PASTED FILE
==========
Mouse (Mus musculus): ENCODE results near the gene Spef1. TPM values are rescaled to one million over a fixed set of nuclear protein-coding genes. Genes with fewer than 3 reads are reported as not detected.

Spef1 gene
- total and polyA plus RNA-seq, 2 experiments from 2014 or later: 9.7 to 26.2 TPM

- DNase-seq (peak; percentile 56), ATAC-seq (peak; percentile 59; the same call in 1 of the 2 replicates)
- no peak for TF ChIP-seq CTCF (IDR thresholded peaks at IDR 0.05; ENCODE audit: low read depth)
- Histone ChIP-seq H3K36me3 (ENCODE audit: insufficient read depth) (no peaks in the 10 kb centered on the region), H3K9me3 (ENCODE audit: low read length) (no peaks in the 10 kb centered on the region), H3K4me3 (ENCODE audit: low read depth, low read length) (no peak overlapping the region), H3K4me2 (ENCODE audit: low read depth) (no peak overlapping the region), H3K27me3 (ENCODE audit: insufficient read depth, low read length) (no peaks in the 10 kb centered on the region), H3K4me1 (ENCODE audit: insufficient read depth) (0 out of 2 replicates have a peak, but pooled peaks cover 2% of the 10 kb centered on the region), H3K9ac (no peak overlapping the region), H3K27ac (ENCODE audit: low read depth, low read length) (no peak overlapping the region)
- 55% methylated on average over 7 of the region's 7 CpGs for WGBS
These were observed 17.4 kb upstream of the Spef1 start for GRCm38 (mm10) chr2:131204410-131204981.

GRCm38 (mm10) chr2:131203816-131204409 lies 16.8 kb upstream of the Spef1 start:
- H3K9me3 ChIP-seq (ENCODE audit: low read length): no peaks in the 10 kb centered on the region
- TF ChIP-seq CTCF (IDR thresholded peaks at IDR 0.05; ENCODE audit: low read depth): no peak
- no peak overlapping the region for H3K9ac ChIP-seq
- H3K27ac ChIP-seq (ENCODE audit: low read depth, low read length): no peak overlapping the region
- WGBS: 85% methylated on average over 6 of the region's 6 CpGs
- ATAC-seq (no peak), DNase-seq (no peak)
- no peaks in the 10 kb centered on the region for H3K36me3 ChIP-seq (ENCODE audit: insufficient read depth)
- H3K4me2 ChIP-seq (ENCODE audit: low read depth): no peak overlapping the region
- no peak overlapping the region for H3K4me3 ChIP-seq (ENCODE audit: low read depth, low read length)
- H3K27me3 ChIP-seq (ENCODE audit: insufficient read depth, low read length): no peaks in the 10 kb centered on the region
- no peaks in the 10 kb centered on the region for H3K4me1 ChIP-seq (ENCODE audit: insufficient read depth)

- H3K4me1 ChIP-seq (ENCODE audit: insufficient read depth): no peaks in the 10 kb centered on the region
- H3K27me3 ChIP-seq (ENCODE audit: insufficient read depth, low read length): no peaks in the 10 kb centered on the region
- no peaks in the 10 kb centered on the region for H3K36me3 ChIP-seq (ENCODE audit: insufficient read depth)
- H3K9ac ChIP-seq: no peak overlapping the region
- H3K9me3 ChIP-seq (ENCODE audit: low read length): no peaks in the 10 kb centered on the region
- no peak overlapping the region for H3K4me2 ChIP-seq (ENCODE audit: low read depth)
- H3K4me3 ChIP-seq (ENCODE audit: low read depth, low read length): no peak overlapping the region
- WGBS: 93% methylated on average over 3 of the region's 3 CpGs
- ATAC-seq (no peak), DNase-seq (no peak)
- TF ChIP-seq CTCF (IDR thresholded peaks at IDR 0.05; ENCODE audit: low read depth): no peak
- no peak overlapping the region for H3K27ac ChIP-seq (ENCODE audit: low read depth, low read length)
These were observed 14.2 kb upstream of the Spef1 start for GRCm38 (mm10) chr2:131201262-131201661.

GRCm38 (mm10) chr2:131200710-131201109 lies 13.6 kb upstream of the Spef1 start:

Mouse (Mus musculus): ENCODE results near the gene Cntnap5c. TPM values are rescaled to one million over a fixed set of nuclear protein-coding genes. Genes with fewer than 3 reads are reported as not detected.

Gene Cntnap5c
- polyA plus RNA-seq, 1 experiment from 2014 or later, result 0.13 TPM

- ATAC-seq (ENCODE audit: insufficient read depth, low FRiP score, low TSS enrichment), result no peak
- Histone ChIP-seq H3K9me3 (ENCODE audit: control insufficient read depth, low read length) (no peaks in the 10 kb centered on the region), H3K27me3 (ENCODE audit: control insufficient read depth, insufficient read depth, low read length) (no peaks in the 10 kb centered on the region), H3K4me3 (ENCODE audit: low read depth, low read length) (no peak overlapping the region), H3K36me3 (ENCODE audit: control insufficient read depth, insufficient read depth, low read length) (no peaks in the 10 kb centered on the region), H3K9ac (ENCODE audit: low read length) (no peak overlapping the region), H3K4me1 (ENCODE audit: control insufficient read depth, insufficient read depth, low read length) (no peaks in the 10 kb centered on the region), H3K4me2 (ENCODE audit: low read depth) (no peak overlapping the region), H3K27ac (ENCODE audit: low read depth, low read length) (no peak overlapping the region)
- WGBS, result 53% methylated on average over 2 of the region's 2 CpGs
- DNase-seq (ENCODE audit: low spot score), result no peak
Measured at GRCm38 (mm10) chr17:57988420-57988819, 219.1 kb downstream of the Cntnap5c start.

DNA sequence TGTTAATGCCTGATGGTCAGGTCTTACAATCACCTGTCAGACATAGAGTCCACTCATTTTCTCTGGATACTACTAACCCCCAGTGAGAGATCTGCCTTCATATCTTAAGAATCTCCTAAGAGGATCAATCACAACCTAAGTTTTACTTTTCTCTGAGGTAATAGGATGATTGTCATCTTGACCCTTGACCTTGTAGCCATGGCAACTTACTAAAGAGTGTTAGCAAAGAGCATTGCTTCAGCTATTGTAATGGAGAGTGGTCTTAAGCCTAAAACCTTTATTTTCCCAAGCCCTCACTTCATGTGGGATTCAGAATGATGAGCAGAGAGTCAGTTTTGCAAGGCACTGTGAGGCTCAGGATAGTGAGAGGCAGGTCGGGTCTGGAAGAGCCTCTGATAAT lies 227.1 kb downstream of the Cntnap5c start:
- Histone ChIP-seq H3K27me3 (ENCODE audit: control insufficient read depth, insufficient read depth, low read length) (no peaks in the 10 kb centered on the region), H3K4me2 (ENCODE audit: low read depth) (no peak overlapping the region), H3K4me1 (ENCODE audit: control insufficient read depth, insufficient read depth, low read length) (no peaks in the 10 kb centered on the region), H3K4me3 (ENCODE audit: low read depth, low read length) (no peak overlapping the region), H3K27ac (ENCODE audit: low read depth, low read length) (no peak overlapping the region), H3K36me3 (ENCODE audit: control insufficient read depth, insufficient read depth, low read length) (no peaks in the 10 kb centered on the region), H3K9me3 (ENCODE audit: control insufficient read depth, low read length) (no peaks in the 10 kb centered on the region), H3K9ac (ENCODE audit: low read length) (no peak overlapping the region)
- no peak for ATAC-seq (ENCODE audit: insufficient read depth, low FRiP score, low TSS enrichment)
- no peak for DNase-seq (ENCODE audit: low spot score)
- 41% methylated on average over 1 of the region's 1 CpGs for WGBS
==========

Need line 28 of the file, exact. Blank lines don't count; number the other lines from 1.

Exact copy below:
- WGBS: 93% methylated on average over 3 of the region's 3 CpGs